Gaza: Former Israeli ambassador to UK claims ignorance of Geneva Convention

Mark Regev, senior adviser to prime minister Benjamin Netanyahu, was asked by Sky News for his comments on viral images of the stripping of Palestinian detainees by the IDF

In Beit Lahia, Gaza, on 8 December 2023, a number of Palestinian males were 'arrested' from a UN school, held overnight outdoors, stripped to their underwear, by Israel Defense Forces (IDF) (photo courtesy @DALLOULALNEDER/Twitter)
In Beit Lahia, Gaza, on 8 December 2023, a number of Palestinian males were 'arrested' from a UN school, held overnight outdoors, stripped to their underwear, by Israel Defense Forces (IDF) (photo courtesy @DALLOULALNEDER/Twitter)
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NH Political Bureau

A day after Sky News shared footage and a report on the dozens of Palestinian detainees rounded up from an UN school in Beit Lahia, Gaza, on 8 December, the news agency interviewed Mark Regev — senior advisor to Israeli prime minister Benjamin Netanyahu and a former ambassador from Israel to the UK.

Regev was asked about the condition of the detainees, shown mostly stripped to their underwear in images and videos shared by multiple news agencies and citizen journalists, the former ambassador replied, "It's the Middle East and it's warmer here. And especially during the day, when it's sunny, to be asked to take off your shirt, it might not be pleasant, but it's the not the end of the world."

When the interviewer reminded Regev this constituted a breach of the Geneva Convention's rules to treat even prisoners of war in a humane fashion, he said, "I'm not familiar with that level of international law... I'll have to check with my legal department."

Of course, this applies to prisoners of war—in line with Israel Defense Forces' claim that the detained persons are in fact Hamas militants.

The breach gets worse if they are in fact civilians or protected persons (aid workers, children, medical professionals, pregnant, etc all have different levels of protection in the Convention).

The clip from the interview widely shared now on social media suggests, since the detainees have (reportedly) since been released from IDF custody, they were not in fact Hamas members at all.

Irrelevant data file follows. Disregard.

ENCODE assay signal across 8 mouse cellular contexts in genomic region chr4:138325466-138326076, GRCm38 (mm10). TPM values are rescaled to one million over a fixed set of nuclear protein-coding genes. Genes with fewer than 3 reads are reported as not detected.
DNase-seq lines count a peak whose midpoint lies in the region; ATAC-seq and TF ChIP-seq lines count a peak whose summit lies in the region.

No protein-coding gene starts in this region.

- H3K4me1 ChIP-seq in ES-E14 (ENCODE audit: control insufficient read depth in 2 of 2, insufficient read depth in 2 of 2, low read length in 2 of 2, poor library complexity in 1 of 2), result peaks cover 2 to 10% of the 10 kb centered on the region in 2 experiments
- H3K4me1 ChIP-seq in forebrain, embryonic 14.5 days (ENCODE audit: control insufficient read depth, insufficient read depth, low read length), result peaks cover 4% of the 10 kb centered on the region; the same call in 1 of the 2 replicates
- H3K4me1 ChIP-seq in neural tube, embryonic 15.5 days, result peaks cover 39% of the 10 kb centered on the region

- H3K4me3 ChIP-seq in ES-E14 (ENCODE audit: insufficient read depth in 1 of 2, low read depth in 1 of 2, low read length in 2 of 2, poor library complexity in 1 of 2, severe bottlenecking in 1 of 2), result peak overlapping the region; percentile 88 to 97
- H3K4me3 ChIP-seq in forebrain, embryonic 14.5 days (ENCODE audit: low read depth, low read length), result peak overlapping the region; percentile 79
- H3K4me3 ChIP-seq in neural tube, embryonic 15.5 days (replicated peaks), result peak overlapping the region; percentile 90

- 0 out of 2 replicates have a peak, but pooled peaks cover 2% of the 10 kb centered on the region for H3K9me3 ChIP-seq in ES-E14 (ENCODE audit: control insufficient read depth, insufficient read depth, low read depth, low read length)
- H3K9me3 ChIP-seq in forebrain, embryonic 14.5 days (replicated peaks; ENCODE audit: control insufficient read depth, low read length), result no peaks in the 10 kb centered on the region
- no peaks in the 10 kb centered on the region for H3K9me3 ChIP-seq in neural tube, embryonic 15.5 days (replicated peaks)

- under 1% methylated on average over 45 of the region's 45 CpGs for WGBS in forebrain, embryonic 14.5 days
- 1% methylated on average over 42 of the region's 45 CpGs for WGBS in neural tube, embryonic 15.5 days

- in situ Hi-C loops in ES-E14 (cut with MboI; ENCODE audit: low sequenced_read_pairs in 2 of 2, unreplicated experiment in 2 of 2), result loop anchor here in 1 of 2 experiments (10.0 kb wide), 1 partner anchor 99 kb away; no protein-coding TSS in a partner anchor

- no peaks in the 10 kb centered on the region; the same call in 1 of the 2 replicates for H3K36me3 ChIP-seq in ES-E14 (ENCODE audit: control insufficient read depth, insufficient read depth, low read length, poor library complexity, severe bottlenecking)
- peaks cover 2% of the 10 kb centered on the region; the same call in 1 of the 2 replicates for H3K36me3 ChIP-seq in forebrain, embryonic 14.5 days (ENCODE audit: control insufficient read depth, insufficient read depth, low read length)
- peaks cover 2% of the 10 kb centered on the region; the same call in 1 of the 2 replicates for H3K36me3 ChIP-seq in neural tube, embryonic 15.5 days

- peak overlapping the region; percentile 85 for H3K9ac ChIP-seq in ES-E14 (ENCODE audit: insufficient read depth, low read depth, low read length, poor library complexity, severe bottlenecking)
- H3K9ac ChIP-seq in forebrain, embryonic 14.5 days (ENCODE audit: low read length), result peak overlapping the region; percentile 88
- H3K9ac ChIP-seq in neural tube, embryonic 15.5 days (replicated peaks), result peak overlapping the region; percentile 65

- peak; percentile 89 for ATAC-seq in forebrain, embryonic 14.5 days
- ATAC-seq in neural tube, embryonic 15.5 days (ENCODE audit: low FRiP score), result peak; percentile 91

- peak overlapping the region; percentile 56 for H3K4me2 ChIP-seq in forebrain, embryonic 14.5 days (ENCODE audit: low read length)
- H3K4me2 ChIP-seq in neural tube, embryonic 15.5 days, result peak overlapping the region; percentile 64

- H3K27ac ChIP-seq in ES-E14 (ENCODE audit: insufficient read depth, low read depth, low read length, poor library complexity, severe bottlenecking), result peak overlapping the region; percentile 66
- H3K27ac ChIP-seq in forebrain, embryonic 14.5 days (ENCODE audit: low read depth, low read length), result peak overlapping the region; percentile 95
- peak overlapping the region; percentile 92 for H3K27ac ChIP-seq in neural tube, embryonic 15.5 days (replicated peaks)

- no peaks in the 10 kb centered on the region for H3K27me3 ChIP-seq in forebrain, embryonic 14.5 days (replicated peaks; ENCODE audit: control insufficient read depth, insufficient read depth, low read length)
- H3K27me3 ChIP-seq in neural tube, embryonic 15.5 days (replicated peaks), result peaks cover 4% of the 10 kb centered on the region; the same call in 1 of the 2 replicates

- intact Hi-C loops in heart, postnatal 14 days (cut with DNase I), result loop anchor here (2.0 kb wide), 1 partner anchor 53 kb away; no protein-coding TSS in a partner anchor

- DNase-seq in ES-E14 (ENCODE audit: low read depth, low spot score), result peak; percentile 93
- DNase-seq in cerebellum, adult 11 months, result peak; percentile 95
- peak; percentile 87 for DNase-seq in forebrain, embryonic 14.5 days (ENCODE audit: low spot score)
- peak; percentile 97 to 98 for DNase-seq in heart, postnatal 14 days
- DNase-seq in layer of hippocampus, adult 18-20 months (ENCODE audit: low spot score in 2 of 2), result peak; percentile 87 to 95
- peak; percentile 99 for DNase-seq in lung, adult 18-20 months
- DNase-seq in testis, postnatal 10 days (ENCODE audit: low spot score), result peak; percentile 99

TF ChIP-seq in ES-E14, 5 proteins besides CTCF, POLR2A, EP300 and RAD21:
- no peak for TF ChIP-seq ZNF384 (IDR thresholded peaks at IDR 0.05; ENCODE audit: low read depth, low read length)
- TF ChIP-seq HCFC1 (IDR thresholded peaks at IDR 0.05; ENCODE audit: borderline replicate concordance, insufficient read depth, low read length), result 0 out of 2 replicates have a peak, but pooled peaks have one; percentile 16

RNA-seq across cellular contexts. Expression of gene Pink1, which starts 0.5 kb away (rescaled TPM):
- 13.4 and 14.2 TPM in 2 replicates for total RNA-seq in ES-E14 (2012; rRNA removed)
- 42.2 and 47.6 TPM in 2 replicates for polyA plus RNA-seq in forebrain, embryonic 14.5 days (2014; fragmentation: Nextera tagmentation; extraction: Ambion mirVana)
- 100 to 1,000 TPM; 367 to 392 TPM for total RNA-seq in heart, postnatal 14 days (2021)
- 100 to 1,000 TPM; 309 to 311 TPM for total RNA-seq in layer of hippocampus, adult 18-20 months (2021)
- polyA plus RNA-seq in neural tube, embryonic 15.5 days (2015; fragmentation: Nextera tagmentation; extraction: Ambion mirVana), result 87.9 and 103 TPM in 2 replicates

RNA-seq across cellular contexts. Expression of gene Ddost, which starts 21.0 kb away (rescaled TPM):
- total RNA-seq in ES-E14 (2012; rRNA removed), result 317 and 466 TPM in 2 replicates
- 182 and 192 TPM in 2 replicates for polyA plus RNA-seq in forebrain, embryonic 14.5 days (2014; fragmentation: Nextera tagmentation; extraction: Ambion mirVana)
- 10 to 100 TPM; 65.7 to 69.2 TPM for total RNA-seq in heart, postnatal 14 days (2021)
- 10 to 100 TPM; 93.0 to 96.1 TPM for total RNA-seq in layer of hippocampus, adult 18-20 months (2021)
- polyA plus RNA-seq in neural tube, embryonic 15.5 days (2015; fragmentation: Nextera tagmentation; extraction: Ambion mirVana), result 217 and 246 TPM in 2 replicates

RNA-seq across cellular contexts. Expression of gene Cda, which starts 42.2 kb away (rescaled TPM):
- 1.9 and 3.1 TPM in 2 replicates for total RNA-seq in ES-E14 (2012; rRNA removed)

West Asian news agency Al Jazeera too reported on the capture of the detainees from three UN schools in the area, which were being used as shelters.

While the Israeli Defense Forces claimed initially that these were Hamas members, several private persons and news agencies had highlighted the identification of certain persons as UN workers and journalists. Some were reported to be minors, ie, children.

If there are indeed minors among the detainees — which is not far-fetched, given Israel already has many minors amongst its political detainees, a few of whom were recently released in the hostage exchange—this extends the breach to violating the protection specifically granted to children under the Geneva Convention.

It would also give the lie to Mark Regev's claim in the interview that these were all 'military-aged' males.

Actually, the way the former ambassador and current Israel representative 'diplomatically' worded it, the argument is already suspect—because of course there is many a child soldier across the world bearing arms. Under the Geneva Convention, anyone under the age of 18 is a child unless defined otherwise by the law applicable to that particular person. The draft Palestinian Child Rights Charter applies the same age limit.

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